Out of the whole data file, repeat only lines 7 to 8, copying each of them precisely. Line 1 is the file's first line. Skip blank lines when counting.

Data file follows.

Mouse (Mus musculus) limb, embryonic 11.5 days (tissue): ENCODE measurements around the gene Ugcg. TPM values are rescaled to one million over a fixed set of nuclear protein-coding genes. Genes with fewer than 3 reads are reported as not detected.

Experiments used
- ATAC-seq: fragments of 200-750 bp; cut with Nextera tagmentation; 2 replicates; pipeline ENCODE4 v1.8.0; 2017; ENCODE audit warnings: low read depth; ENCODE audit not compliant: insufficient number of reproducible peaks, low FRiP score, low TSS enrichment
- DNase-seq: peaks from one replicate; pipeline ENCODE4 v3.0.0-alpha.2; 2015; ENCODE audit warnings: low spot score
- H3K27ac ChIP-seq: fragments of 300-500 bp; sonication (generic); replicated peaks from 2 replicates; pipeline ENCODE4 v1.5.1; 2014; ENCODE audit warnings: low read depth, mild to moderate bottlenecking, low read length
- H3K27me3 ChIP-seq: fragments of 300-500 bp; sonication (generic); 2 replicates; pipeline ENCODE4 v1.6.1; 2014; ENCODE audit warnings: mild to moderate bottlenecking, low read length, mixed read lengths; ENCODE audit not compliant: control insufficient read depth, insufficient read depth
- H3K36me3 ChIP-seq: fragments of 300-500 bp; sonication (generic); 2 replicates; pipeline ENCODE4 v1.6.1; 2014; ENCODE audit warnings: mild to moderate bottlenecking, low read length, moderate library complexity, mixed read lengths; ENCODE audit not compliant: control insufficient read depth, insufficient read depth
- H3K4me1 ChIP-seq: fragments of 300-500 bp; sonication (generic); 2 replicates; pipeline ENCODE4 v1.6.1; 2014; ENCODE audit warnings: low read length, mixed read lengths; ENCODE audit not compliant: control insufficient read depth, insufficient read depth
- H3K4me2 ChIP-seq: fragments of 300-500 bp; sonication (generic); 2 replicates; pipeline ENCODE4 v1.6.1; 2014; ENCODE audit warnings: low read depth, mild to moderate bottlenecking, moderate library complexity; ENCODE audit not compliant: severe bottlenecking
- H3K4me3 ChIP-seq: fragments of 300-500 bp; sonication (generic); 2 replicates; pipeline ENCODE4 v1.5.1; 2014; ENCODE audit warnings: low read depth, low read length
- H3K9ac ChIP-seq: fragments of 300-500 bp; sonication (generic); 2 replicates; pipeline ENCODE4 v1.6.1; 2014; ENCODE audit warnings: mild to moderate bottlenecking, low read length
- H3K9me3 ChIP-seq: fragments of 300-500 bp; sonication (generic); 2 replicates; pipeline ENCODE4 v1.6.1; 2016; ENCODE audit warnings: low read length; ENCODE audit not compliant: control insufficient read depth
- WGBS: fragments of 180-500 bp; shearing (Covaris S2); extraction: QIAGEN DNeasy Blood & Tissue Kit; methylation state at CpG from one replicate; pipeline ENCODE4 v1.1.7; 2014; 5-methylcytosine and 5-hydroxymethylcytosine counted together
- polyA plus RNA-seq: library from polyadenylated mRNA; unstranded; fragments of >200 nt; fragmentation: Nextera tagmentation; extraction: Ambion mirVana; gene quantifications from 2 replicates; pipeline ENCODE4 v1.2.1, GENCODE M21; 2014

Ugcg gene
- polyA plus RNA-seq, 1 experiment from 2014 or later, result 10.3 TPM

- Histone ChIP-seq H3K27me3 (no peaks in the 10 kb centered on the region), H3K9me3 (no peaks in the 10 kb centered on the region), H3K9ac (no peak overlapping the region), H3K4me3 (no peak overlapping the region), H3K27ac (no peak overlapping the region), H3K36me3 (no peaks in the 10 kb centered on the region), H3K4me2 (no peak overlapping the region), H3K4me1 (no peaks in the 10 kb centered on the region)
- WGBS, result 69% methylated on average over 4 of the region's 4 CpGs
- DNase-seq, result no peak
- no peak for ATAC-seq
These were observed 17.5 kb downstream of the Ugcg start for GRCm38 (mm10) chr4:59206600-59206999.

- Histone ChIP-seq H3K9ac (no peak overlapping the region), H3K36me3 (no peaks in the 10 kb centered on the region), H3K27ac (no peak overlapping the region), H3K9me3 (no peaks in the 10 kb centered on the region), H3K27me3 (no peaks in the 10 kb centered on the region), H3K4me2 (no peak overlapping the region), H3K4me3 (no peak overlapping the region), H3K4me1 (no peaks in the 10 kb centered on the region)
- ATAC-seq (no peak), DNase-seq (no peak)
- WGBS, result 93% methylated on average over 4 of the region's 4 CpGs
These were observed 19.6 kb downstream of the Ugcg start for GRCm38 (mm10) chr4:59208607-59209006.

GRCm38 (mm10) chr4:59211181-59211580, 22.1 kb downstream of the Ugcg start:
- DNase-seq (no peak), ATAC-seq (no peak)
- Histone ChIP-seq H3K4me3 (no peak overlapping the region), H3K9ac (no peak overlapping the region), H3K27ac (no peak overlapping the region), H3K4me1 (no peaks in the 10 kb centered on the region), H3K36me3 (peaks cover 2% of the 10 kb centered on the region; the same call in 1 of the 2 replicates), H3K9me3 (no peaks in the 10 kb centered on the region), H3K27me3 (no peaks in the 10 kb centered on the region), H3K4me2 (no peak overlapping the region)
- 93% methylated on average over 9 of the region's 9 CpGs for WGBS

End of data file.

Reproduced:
- H3K36me3 ChIP-seq: fragments of 300-500 bp; sonication (generic); 2 replicates; pipeline ENCODE4 v1.6.1; 2014; ENCODE audit warnings: mild to moderate bottlenecking, low read length, moderate library complexity, mixed read lengths; ENCODE audit not compliant: control insufficient read depth, insufficient read depth
- H3K4me1 ChIP-seq: fragments of 300-500 bp; sonication (generic); 2 replicates; pipeline ENCODE4 v1.6.1; 2014; ENCODE audit warnings: low read length, mixed read lengths; ENCODE audit not compliant: control insufficient read depth, insufficient read depth